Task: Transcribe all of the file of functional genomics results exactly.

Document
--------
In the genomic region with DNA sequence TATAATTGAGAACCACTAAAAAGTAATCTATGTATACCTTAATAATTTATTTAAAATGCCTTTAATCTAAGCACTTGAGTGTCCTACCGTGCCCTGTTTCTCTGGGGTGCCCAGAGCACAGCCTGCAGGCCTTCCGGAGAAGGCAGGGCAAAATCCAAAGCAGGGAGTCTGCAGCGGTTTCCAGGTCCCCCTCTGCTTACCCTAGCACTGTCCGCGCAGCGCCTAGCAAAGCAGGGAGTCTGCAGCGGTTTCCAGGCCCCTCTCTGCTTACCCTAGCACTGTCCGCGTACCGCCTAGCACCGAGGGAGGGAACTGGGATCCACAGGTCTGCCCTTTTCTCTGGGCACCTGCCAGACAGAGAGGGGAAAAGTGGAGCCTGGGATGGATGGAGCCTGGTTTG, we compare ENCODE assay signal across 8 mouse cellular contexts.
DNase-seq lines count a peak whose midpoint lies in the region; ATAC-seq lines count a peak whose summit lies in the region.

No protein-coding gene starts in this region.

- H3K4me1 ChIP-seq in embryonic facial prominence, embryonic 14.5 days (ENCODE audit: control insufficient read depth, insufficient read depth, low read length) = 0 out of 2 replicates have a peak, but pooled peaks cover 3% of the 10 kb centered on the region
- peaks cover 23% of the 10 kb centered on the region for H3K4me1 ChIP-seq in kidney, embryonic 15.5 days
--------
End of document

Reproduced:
In the genomic region with DNA sequence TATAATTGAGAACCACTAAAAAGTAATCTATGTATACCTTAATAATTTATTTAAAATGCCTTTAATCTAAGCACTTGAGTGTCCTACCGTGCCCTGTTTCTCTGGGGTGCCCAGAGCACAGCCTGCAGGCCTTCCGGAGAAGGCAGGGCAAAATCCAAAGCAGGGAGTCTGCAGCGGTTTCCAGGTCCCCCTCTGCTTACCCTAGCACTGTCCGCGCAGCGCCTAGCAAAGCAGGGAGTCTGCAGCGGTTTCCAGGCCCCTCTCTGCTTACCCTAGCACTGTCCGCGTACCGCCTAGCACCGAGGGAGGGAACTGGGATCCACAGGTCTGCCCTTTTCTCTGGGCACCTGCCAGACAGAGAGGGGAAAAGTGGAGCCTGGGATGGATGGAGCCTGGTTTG, we compare ENCODE assay signal across 8 mouse cellular contexts.
DNase-seq lines count a peak whose midpoint lies in the region; ATAC-seq lines count a peak whose summit lies in the region.

No protein-coding gene starts in this region.

- H3K4me1 ChIP-seq in embryonic facial prominence, embryonic 14.5 days (ENCODE audit: control insufficient read depth, insufficient read depth, low read length) = 0 out of 2 replicates have a peak, but pooled peaks cover 3% of the 10 kb centered on the region
- peaks cover 23% of the 10 kb centered on the region for H3K4me1 ChIP-seq in kidney, embryonic 15.5 days